- '--web.console.libraries=/etc/prometheus/console_libraries'
      - '--web.console.templates=/etc/prometheus/consoles'
      - '--storage.tsdb.retention.time=200h'
      - '--web.enable-lifecycle'
    restart: on-failure
      - net
    labels: "monitoring"

    image: prom/alertmanager:v0.21.0
    container_name: alertmanager
      - ./alertmanager:/etc/alertmanager
      - '--config.file=/etc/alertmanager/config.yml'
      - '--storage.path=/alertmanager'
    restart: on-failure
      - net
    labels: "monitoring"

    image: prom/node-exporter:v1.0.1
    container_name: nodeexporter
      - /proc:/host/proc:ro
      - /sys:/host/sys:ro
      - /:/rootfs:ro
      - '--path.procfs=/host/proc'
      - '--path.rootfs=/rootfs'
      - '--path.sysfs=/host/sys'
      - '--collector.filesystem.ignored-mount-points=^/(sys|proc|dev|host|etc)($$|/)'
    restart: on-failure
      - net
    labels: "monitoring"

    container_name: cadvisor
      - /:/rootfs:ro
      - /var/run:/var/run:rw
      - /sys:/sys:ro
      - /var/lib/docker:/var/lib/docker:ro
      - /etc/machine-id:/etc/machine-id:ro
      - /var/lib/dbus/machine-id:/var/lib/dbus/machine-id:ro
      #- /dev/kmsg:/dev/kmsg:rw
    #command: ["start", "--privileged"]
    restart: on-failure
      - /dev/kmsg:/dev/kmsg
      - net
    labels: "monitoring"

    image: grafana/grafana:7.3.7
    container_name: grafana
      - grafana_data:/var/lib/grafana
      - ./grafana/provisioning:/etc/grafana/provisioning
      - GF_USERS_ALLOW_SIGN_UP=false
    restart: on-failure
      - net

    labels: "monitoring"

    image: prom/pushgateway:v1.3.1
    container_name: pushgateway
    restart: on-failure
      - net
    labels: "monitoring"

If you're curious, you can check and compare the above file with the official Dockprom design.

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Setting up docker host and container monitoring

Now since I've shared what the Dockprom Stack implements with the official definitions of the server monitoring tools, let me now list the step-by-step process of deploying this Nginx based design of Dockprom along-with the essential cAdvisor fixes.

For testing purpose, you can use a 1 GB nanode on Linode to try out the configuration but for production purpose, the server is required to have at least 4 GB. This is mainly because of Prometheus.

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I presume you are familiar with the concept of Docker and Docker Compose. Also note that you can only monitor Docker containers running on the same server.

Step 1: Fetch the official Dockprom configuration

Open a terminal on the server and enter the following command:

git clone
cd dockprom

Step 2: Revise the docker-compose.yml file

As I have discussed and shared the Nginx based docker-compose.yml file just a while ago under Node Exporter section. Please edit the file and revise it.

Step 3: Launch the Config!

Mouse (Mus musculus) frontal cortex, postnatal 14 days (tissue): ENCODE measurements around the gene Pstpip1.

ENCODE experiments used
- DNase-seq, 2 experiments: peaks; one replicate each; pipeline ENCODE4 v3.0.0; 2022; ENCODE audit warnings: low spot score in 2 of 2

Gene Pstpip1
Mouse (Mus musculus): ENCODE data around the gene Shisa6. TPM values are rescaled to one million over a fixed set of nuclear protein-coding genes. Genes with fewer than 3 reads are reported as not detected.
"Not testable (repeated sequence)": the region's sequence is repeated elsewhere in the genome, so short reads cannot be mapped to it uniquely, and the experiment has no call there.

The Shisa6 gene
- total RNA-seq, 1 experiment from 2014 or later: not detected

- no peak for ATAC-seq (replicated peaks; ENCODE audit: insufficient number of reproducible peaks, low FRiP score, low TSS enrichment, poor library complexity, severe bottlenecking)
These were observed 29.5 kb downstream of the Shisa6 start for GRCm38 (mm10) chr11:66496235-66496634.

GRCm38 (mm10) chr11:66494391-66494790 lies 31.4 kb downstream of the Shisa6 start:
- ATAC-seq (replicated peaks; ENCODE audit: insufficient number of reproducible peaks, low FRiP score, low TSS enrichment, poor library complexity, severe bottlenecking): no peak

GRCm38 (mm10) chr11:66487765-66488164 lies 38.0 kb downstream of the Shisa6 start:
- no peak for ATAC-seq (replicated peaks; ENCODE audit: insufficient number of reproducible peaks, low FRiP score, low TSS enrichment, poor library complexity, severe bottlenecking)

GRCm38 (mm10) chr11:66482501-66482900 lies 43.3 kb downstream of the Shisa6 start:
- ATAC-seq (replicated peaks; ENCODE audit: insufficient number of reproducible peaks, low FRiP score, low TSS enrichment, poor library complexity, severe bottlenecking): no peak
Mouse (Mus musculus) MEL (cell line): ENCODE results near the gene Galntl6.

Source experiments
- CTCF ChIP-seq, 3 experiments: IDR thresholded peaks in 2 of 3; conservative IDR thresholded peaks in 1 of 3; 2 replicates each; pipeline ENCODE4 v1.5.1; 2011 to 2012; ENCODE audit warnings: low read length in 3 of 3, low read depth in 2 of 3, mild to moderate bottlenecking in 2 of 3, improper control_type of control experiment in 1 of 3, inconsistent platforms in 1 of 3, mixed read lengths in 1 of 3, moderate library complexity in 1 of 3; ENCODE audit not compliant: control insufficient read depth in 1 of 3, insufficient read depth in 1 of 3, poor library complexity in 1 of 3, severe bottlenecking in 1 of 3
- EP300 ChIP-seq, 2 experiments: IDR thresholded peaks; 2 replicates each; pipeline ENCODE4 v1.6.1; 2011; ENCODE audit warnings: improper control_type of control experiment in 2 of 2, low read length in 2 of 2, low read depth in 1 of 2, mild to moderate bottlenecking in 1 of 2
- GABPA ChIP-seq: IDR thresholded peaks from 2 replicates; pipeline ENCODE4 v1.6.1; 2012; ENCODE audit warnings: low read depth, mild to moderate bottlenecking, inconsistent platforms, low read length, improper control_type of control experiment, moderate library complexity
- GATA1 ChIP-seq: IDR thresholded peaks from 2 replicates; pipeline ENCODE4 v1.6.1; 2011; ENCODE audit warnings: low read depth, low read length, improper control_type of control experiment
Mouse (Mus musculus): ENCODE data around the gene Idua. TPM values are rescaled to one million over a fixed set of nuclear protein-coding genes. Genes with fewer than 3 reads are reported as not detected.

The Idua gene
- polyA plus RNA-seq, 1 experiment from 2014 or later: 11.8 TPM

Assuming you are in the same dockprom directory, run the Docker Compose command to launch the Dockprom Stack:

docker-compose up -d

Step 4: Access the Dockprom Stack through Grafana

Remember you set your access URL additionally inside the Grafana config for web access? Now you can use it to gain complete access to the Stack.

Both the username and password had been set to admin. Changing it to a strong password is highly recommended. A typical web login panel looks like:

Grafana Login Screen
Grafana Login Screen

Wait for sometime for the interface to load up:

Grafana Loading Screen

Bonus Tip

After you log in to Grafana, navigating quickly to the metrics statistics can be overwhelming at first, which is why I'll share the direct link to the dashboard panel for immediate access:

As you can see, you only need to add /dashboards to your own domain or subdomain. From this page, you can monitor metrics for:

  • Docker Containers
  • Host System
  • Prometheus
  • Nginx
Monitoring docker containers with Grafana

Please note that Nginx (4th and last one on the above list) would show empty stats if not directly installed on the host. This should not be confused with Jwilder Nginx since it is running on Docker. You would have to monitor the Nginx container specifically in such a case.

Here's the Grafana screen for Docker host monitoring:

Docker host monitoring with Grafana

I had already shared the container monitoring screenshot at the beginning of this article:

Docker container monitoring with Grafana

I  hope this brief tutorial helps you in setting up this resourceful stack on your server. Again, this is useful for a single server. If you have containers on multiple servers, you may use Swarmprom from the same developer.

Docker Swarm instrumentation with Prometheus, Grafana, cAdvisor, Node Exporter and Alert Manager - stefanprodan/swarmprom

If you have any comments or suggestions, please do not hesitate to share your views in the section below.

Avimanyu Bandyopadhyay
Website @iAvimanyu Facebook Kolkata, West Bengal, India